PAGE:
With Cadbury lacking a white knight bidder to come to its rescue in the face of Kraft's $16.1 billion bid, the two companies are set to face off on one question: How much is Cadbury really worth?
Kraft, North America's biggest food group, will step up its charm offensive in meetings next week to persuade US investors to support its offer for UK confectionery company Cadbury.
Cadbury is also expected to follow its rejection of Kraft's approach with a value-based defense, looking to previous deals that paid higher multiples for similar assets.
The two companies seem to have been set on a series of maneuvers from the standard unsolicited deal playbook.
Kraft has already begun meeting with its own shareholders as well as Cadbury investors, according to a company spokesman.
It is likely to play down the UK company's ability to create value as a stand-alone entity.
The tone they'll strike will be to say how much better Cadbury would be together with Kraft, an investor who has stock in both companies said.
He added that he thought Kraft would eventually improve its offer to 800 to 820 pence per share in order to gain access to Cadbury's books, before increasing it again to around 850 pence to seal a deal.
Kraft's original cash and stock bid valued the company at 745 pence per share, but that has since dipped to around 705 pence as Kraft shares and the dollar have fallen.
Analysts expect Kraft will raise its bid, or at the very least increase the cash portion of its offer.
Clearly the market believes that somebody will pay more than the current bid, said Morton Pierce, chairman of U.S. law firm Dewey & LeBoeuf's mergers and acquisitions group.
He noted that Cadbury's shares were trading more than 10 percent higher than Kraft's offer, and that Kraft would likely still have to offer a premium to shareholders.
You want to try to close it out quickly, and that's not going to happen if you're below the market, Pierce said.
Pierce said he believes Kraft is ready to go hostile and take the bid directly to shareholders if it can not bring Cadbury to the table soon.
It's in your strategic advantage to press forward to show that you've thought this through and that you're prepared with your next step, he said.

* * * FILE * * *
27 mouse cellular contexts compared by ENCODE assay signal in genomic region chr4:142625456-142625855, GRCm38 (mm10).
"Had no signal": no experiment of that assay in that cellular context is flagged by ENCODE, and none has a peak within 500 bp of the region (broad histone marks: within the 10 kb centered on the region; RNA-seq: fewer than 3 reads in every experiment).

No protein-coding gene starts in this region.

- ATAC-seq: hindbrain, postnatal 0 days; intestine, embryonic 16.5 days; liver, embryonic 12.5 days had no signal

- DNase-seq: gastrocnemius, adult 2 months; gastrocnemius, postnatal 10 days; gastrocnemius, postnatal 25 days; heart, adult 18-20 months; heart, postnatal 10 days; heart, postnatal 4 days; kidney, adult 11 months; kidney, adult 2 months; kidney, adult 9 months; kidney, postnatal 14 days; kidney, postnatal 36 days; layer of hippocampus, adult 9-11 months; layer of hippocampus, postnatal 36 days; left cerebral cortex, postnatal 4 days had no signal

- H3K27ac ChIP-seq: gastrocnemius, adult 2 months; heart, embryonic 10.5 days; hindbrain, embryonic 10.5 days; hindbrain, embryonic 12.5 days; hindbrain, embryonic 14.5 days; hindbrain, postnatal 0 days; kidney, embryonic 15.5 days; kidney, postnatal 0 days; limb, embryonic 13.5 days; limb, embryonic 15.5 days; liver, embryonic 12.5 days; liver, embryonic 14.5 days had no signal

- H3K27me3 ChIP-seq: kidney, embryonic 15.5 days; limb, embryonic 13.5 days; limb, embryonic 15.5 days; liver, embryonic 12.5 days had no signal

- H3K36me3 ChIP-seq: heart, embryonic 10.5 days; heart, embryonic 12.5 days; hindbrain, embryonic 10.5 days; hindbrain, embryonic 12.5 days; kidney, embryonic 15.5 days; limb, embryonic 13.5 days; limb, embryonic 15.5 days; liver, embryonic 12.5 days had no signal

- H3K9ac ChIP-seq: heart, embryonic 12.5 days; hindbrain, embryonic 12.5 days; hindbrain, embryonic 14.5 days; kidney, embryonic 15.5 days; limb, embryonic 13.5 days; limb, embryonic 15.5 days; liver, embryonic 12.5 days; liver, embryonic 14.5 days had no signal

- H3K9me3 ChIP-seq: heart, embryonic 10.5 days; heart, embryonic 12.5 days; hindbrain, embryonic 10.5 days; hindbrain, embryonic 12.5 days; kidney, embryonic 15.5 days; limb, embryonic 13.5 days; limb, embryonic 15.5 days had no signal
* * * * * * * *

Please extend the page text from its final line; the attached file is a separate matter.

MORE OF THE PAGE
The only real possible counter bid is likely to come from Nestle
It seems that the most synergies could be gained by Kraft, said Stephen Velgot, special situations analyst for Susquehanna. Nestle would have obvious antitrust issues in different parts of Europe which is why the thought was that they could divide the company with Hershey. But when you bring in multiple parties to a bid it complicates things.
Cadbury's shares surged more than 38 percent in the first two days after Kraft's offer. They have settled about 10 percent higher than the current bid, giving some credence to Cadbury's value-based defense.
Kraft's original offer, including debt, equated to around 12.9 times Cadbury's expected 2009 EBITDA, according to Reuters Estimates. That compares to an average price of 14 times for big food deals over the last 10 years, though Wrigley was bought by Mars last year at a price of 17.6 times.
A bid at about 14 times expected EBITDA would equate to around 820 pence.
Cazenove analyst Polly Barclay estimated in a research note that fair value for the company based on three different metrics was somewhere between 788 pence and 873 pence.
Cadbury should be executed to play up that value gap. The company, which is in the middle of a cost cutting program, could also move forward its third quarter update from October to illustrate its success.
One possible problem for Kraft is that the company does not have that much room to raise the cash portion of its bid -- currently about 42.5 percent of its offer -- without threatening its balance sheet or risking its investment grade credit rating.
The company could examine an equity offering or cut its dividend as methods to raise cash, but neither scenario would sit well with its own shareholders.
One arbitrage investor who asked not to be named said that Kraft should be patient -- waiting a few weeks could take some steam out of Cadbury shares if no counterbidder presents itself.
Life as an independent company is really not feasible when you have a 40 percent down side, the investor said.
Cadbury declined to comment.
(Additional reporting by Megan Davies in New York and Brad Dorfman in Chicago; Editing Bernard Orr)